When Bad Things Happen to Good People: Craven County’s Corn Varietal Trial Results

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Emerging corn within a no-till fieldEarly spring rains greatly delayed corn planting for producers within Craven County. This was followed by three tropical systems that resulted in the highest rainfall for March-June in over 130 years. Adding more stress was temperatures of 95°F or higher during the time of corn pollination. In spite of grower efforts to adjust for nutrient losses and poor growth, the corn plants simply lacked adequate root systems to handle the excessive stress. Consequently, yield for any location is extremely variable depending upon actual planting date, the soil’s ability to drain excessive water, frequency of rainfall, and ability of the grower to enter fields after rainfall to make leaching adjustments. As such, it is common this year for yield to range from 30 bushels per acre to almost 200 bushels per acre depending upon how these factors impacted production.

Each year Cooperative Extension agents across the Southeastern District plant the exact same varieties across multiple yield environments and planting dates. Craven County has participated and this year’s plot was planted into a no-till field with rye soil residue. As typical with no-till production, years with excessive rainfall often result in poor yield. In contrast, yields in no-till production during years with less than normal rainfall tend to be higher than conventional tilled fields. The point is, there is no perfect system. In this study, we simply happened to be in one of the worst scenarios. As such, yield is very poor.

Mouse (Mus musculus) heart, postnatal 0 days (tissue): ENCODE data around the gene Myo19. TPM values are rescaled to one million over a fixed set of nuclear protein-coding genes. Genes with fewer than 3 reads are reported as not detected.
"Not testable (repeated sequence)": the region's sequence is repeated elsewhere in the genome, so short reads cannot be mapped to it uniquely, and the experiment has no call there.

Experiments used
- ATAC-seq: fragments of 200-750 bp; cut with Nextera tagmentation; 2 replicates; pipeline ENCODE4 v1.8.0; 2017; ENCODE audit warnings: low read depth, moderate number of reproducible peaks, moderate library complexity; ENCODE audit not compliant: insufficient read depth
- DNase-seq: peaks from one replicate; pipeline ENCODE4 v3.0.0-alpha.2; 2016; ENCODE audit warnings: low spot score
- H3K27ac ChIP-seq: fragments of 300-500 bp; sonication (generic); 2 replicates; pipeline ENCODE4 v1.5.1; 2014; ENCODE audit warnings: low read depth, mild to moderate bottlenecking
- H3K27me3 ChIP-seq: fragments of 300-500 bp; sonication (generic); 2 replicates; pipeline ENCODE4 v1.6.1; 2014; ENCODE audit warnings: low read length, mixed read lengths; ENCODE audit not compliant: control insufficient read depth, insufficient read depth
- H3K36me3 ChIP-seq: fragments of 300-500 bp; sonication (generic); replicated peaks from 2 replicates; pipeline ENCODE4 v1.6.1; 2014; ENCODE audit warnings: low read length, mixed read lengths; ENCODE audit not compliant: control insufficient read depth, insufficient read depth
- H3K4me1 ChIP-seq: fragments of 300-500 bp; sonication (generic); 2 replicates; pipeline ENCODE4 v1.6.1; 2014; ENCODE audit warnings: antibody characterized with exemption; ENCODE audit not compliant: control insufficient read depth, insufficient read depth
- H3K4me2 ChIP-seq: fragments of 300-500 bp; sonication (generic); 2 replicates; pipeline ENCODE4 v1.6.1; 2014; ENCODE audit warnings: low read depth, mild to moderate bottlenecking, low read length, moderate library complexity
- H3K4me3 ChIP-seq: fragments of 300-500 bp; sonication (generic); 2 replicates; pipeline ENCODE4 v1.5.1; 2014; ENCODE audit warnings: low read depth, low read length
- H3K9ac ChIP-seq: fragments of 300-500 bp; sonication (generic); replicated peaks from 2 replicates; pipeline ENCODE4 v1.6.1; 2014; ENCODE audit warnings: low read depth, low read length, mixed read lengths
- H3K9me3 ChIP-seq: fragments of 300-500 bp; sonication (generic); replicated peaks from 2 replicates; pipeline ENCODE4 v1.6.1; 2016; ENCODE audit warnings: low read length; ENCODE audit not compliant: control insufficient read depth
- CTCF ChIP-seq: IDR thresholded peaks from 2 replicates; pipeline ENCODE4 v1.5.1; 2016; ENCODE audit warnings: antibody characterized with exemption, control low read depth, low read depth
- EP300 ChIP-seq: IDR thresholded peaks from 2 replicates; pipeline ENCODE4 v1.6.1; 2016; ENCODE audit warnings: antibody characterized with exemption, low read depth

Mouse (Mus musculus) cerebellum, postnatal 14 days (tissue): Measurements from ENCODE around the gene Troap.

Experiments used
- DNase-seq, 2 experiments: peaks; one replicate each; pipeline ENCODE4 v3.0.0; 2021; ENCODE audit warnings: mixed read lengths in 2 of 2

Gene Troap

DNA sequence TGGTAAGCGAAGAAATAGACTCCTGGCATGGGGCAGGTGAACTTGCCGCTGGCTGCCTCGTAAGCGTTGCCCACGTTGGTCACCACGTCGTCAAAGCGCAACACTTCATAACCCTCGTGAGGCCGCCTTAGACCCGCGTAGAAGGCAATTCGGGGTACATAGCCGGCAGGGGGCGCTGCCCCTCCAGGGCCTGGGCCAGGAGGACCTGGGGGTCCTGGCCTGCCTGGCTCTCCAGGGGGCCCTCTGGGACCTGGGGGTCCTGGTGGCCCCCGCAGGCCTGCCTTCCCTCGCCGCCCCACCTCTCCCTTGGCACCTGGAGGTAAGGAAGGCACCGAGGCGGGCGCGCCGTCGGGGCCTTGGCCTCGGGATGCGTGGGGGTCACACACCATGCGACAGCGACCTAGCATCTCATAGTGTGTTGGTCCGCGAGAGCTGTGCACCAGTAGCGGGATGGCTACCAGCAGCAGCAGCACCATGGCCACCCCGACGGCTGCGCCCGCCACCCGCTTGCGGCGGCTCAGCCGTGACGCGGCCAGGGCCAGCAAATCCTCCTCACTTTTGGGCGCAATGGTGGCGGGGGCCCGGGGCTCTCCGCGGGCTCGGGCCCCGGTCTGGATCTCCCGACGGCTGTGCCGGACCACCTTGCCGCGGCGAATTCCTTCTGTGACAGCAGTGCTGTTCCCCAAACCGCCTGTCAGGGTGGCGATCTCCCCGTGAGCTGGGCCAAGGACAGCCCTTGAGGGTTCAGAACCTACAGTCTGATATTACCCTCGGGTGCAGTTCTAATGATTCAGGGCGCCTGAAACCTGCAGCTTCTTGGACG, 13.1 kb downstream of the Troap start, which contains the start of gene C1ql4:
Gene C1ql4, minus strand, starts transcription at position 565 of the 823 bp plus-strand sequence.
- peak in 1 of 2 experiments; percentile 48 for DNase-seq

It is noteworthy that the cooperating grower has done so for the past few years and the plot’s average is 164 bu/ac with yields ranging from 127-217 bu/ac. Results from this year will definitely lower our range and average yield. Such is the risk farmers take.

Data is shown as full disclosure. However, to be fair to the breeder and representatives of companies that supplied these seeds, it is prudent to wait for the complied results of all trials rather than try to glean anything from this test. Other than showing complete crop failure, it does not provide much other useful information. Fortunately, as mentioned above, these exact varieties are planted in multiple locations across Southeastern NC and data will be presented showing each location and the averages of all test sites.

Data below shows a plot average of about 48 bu/ac as indicated by the red line. The highest yield was only 63 bu/ac and the lowest was 28 bu/ac. Because of the poor yield and open canopy within the field, grass was excessive. Seed heads harvested with the corn greatly impacted the grain moisture and test weight. While taken, this data is not reported due to the reasons mentioned. They are simply not reliable nor representative of varietal performance.

Graph showing yield of eighteen corn varieties with yield ranging from 28 to 63 bushels per acre

Hybrid             Company                                Hybrid              Compay

7402 A             Phoenix                                   6542A              Phoenix

4725                 Morcorn                                  55VC80            DynaGro

28BHR18         Rev                                          7516                Ag Venture

3917                Ag Venture                              24HBR99          Rev

4255                 Morcorn                                  4467                  Augusta

2025                Progeny                                   1464                 Pioneer

1870                  Pioneer                                  58VC65            DynaGro

1065                Augusta                                   1912                 Progency